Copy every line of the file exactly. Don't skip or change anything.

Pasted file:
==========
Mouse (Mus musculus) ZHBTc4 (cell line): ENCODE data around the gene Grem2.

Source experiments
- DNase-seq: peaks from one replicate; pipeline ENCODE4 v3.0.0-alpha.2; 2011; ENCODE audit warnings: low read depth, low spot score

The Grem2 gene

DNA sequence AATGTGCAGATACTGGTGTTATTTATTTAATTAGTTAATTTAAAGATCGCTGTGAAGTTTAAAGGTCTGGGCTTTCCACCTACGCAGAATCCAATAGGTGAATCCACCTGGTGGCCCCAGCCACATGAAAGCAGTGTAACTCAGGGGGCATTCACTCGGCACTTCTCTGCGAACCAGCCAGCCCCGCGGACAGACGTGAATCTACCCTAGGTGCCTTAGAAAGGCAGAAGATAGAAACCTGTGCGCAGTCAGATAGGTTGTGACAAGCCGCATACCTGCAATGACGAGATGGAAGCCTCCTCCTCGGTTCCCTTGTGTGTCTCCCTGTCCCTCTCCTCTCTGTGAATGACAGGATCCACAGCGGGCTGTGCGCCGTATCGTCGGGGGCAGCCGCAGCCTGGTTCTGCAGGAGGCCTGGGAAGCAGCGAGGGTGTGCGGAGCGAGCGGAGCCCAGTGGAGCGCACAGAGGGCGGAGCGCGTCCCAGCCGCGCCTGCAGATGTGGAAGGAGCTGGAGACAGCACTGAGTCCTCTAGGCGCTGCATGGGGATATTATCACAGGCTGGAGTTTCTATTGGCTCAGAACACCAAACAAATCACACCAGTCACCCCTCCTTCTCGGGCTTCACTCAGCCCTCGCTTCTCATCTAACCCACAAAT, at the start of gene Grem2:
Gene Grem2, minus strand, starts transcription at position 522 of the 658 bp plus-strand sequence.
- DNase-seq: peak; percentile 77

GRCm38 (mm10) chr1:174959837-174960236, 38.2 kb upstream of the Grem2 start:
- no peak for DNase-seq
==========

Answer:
Mouse (Mus musculus) ZHBTc4 (cell line): ENCODE data around the gene Grem2.

Source experiments
- DNase-seq: peaks from one replicate; pipeline ENCODE4 v3.0.0-alpha.2; 2011; ENCODE audit warnings: low read depth, low spot score

The Grem2 gene

DNA sequence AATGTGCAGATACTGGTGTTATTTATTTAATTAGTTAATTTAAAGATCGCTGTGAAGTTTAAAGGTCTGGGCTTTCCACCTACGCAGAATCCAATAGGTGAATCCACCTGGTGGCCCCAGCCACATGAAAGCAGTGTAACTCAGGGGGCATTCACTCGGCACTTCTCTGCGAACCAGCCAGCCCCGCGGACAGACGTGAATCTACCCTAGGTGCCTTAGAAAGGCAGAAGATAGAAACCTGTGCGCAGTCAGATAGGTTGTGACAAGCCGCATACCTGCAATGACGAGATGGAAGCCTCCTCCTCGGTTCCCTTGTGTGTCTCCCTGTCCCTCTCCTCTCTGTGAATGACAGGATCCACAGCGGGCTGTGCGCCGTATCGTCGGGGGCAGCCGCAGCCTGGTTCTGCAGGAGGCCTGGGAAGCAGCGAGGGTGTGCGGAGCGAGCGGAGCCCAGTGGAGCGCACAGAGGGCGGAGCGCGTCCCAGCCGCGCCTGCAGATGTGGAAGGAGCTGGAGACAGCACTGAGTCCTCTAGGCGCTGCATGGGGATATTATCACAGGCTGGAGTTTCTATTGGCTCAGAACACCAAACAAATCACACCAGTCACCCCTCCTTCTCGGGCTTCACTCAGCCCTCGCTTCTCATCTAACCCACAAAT, at the start of gene Grem2:
Gene Grem2, minus strand, starts transcription at position 522 of the 658 bp plus-strand sequence.
- DNase-seq: peak; percentile 77

GRCm38 (mm10) chr1:174959837-174960236, 38.2 kb upstream of the Grem2 start:
- no peak for DNase-seq